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Friday, June 20, 2008

Shyamalan’s B-movie

In his novel The Terror, Arthur Machen imagined that the animals, sickened by the carnage of World War I, turned on humankind with tooth and claw. Later, Daphne du Maurier in a story adapted by Alfred Hitchcock thought the birds might strike at people for reasons known only to themselves. In The Happening, director-writer M. Night Shyamalan explores the idea that plants, threatened by our poor stewardship of their environment, might launch a holocaust against humanity. It’s the right message at a moment when much of our world seems to be collapsing, except for water levels and prices, which are on the rise. Is Shyamalan the wrong messenger? For their own inane reasons, movie critics . . .
Friday, June 20, 2008

An almost incredible Hulk?

At some point we’ve all felt as if we could explode in berserk rage and release the pent-up monster within. Maybe the moron on his cell phone who nearly ran you over at the intersection provoked the impulse? Or the numbskull boss dressing you down? How about the deceitful politician setting the world on fire to promote his own agenda? Most of us have been socialized to show restraint, whether from an ethic of behavior or fear of punishment. The person without restraint is called psychologically dysfunctional, when he’s not the superhero called the Incredible Hulk.
Sunday, June 15, 2008

Robert Downey’s superhero

If you’re anything like me, you know of Iron Man from the Black Sabbath song, not the Vietnam-era comic book that inspired it. But out in the hinterlands of fandom, Iron Man remained a popular Marvel superhero, even if Hollywood never lifted him from pulp pages to the big screen. It wasn’t for lack of interest. The one-man panzer division moved from studio to studio, attracting and repelling actors and directors. After more than 10 years in development, Iron Man has finally arrived, with Robert Downey Jr. in the title role and director Jon Favreau (Elf) behind the viewfinder.
Sunday, June 15, 2008

A Hollywood fairy tale

Ten years ago I described Tarsem’s feature debut as a director, The Cell, as an example of an emerging cinema whose impressions were visual more than verbal and whose visuals were achieved in part by quick montages of images. That Tarsem made his mark with the R.E.M. video “Losing My Religion,” as well as sneaker and soft drink ads, was held against him by critics who resisted the kinetic, jump cutting visual language of the MTV generation . . .
Sunday, June 15, 2008

From friendship to love?

Can close but Platonic friendship between man and woman grow into love and marriage? The romantic comedy Made of Honor explores the theme with humor and insight. One imagines the principal screenwriter, Adam Sztykiel, may have been close to the situation experienced by his protagonists, Tom (Patrick Dempsey) and Hannah (Michelle Monaghan). Made of Honor is effervescent as champagne but packs an eight-proof kick below the bubbles. The sharp edges of the script are felt in the opening scene, set at Cornell in 1998 during a student masquerade dance . . .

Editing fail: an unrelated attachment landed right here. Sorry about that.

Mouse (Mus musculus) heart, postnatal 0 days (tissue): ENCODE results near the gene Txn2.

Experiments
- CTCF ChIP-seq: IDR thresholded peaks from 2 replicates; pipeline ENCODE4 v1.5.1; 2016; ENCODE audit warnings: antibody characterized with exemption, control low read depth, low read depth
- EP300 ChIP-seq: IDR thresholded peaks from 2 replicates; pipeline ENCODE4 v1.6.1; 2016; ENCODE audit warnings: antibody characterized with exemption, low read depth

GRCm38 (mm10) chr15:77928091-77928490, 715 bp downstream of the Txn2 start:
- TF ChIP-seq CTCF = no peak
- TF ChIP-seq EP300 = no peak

Sunday, June 15, 2008

When Strangers Knock

A beautiful young woman clutches a raised knife and advances fearfully into the dark unknown. It’s long been a visual clich in slasher and bad horror flicks, but The Strangers is neither. It stars Liv Tyler as Kristen, the woman trying to fend off danger with an uncertain grip on a kitchen knife. She is the terrific, fast-beating heart of a story that slips with sure steps into the twilight zone between crime drama and occult thriller. In bare outline, The Strangers is about a house invasion, a crime especially unsettling because it penetrates the most private sanctuary of domesticity.
Sunday, June 15, 2008

Return to the Big City

Carrie, Charlotte, Miranda and Samantha are four years older than they were when their Emmy-winning series ended. As the movie version of Sex and the City begins, they are no wiser. By the conclusion, however, at least a few of life’s lessons have been learned. Running on HBO from 1998 through 2004, “Sex and the City” was a long series of comic vignettes on the lives of single young women in one of the world’s most glamorous places, Manhattan. The size of its success (millions still watch it on cable reruns) speaks to the chord . . .
Sunday, June 15, 2008

Adam Sandler’s cutting comedy

When a trained-to-kill Israeli commando switches professions and becomes a Manhattan hairdresser, a fish-out-of-water comedy is sure to follow. And when this Israeli hairdresser falls in love with the Palestinian woman who owns the salon, you can bet your last shekel that a socio-political message is struggling to be heard. In Adam Sandler’s comedy You Don’t Mess With the Zohan, Sandler plays a sex stud from a crack special forces squad who keeps his dream concealed . . .
Sunday, June 15, 2008

Love, lust and empire

Famed Indian producer Ismail Merchant is dead, but the brand name he developed with American director James Ivory lives on. Before the Rains, by Indian filmmaker Santosh Sivan, bears the tag “Merchant Ivory Presents” and is the sort of production Messrs. Merchant and Ivory relished. Before the Rains is a carefully recreated and opulent period drama that explores the psychology of individuals grappling, and losing their grip, with the historical conditions of their time. Several important Merchant Ivory films examined the uncertain relations between East and West in colonial times, especially in India . . .

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